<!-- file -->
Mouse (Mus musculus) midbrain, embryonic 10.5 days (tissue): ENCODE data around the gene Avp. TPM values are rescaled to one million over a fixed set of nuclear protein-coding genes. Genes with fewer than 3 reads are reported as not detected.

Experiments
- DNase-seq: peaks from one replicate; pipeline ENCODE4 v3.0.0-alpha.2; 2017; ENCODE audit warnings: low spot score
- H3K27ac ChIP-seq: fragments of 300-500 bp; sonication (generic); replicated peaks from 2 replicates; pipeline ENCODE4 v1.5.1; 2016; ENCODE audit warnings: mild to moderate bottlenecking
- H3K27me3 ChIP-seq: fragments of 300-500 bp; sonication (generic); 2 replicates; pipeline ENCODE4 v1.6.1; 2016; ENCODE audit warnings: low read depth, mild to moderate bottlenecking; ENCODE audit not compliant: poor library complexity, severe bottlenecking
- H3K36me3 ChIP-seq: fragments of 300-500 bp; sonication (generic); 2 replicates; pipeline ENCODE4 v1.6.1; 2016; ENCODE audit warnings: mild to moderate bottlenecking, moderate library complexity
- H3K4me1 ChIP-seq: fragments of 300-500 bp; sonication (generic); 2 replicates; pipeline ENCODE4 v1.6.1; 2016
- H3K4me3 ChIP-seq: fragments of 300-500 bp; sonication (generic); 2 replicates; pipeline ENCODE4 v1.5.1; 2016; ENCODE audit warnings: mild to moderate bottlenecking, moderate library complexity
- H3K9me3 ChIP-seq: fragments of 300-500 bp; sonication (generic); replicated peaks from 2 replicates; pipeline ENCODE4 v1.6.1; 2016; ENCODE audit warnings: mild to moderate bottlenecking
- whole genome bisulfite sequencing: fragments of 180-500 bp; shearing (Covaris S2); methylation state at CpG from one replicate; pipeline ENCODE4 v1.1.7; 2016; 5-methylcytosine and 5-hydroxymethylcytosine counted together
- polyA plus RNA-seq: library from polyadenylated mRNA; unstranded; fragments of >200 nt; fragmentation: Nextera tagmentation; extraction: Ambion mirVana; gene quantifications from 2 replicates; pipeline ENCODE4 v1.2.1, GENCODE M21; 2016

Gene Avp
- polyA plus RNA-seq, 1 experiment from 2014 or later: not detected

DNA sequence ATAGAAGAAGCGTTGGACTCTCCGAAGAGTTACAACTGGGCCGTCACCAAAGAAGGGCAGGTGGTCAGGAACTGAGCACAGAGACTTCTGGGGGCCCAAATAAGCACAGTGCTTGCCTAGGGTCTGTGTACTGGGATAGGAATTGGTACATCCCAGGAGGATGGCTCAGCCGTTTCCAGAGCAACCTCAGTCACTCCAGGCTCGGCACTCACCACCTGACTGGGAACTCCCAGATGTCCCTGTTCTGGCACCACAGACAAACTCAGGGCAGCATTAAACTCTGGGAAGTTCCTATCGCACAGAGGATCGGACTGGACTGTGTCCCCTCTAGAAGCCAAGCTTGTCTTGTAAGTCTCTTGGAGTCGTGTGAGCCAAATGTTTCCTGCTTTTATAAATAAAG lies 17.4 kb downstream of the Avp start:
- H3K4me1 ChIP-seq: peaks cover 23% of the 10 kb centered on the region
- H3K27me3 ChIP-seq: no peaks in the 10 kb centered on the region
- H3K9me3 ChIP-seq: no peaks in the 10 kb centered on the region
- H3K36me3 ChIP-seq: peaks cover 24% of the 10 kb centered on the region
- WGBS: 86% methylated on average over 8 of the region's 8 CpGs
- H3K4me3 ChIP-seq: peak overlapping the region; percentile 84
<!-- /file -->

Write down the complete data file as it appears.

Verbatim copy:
Mouse (Mus musculus) midbrain, embryonic 10.5 days (tissue): ENCODE data around the gene Avp. TPM values are rescaled to one million over a fixed set of nuclear protein-coding genes. Genes with fewer than 3 reads are reported as not detected.

Experiments
- DNase-seq: peaks from one replicate; pipeline ENCODE4 v3.0.0-alpha.2; 2017; ENCODE audit warnings: low spot score
- H3K27ac ChIP-seq: fragments of 300-500 bp; sonication (generic); replicated peaks from 2 replicates; pipeline ENCODE4 v1.5.1; 2016; ENCODE audit warnings: mild to moderate bottlenecking
- H3K27me3 ChIP-seq: fragments of 300-500 bp; sonication (generic); 2 replicates; pipeline ENCODE4 v1.6.1; 2016; ENCODE audit warnings: low read depth, mild to moderate bottlenecking; ENCODE audit not compliant: poor library complexity, severe bottlenecking
- H3K36me3 ChIP-seq: fragments of 300-500 bp; sonication (generic); 2 replicates; pipeline ENCODE4 v1.6.1; 2016; ENCODE audit warnings: mild to moderate bottlenecking, moderate library complexity
- H3K4me1 ChIP-seq: fragments of 300-500 bp; sonication (generic); 2 replicates; pipeline ENCODE4 v1.6.1; 2016
- H3K4me3 ChIP-seq: fragments of 300-500 bp; sonication (generic); 2 replicates; pipeline ENCODE4 v1.5.1; 2016; ENCODE audit warnings: mild to moderate bottlenecking, moderate library complexity
- H3K9me3 ChIP-seq: fragments of 300-500 bp; sonication (generic); replicated peaks from 2 replicates; pipeline ENCODE4 v1.6.1; 2016; ENCODE audit warnings: mild to moderate bottlenecking
- whole genome bisulfite sequencing: fragments of 180-500 bp; shearing (Covaris S2); methylation state at CpG from one replicate; pipeline ENCODE4 v1.1.7; 2016; 5-methylcytosine and 5-hydroxymethylcytosine counted together
- polyA plus RNA-seq: library from polyadenylated mRNA; unstranded; fragments of >200 nt; fragmentation: Nextera tagmentation; extraction: Ambion mirVana; gene quantifications from 2 replicates; pipeline ENCODE4 v1.2.1, GENCODE M21; 2016

Gene Avp
- polyA plus RNA-seq, 1 experiment from 2014 or later: not detected

DNA sequence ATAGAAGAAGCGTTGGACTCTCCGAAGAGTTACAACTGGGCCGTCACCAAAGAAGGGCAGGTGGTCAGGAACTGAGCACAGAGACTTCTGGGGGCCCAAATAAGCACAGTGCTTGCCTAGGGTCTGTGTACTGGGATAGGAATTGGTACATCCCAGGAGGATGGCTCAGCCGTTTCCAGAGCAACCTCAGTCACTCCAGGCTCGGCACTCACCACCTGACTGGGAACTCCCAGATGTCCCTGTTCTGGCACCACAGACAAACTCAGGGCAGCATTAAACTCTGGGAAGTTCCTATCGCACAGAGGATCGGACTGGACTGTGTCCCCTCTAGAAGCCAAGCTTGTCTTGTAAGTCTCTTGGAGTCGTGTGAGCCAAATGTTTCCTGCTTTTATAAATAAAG lies 17.4 kb downstream of the Avp start:
- H3K4me1 ChIP-seq: peaks cover 23% of the 10 kb centered on the region
- H3K27me3 ChIP-seq: no peaks in the 10 kb centered on the region
- H3K9me3 ChIP-seq: no peaks in the 10 kb centered on the region
- H3K36me3 ChIP-seq: peaks cover 24% of the 10 kb centered on the region
- WGBS: 86% methylated on average over 8 of the region's 8 CpGs
- H3K4me3 ChIP-seq: peak overlapping the region; percentile 84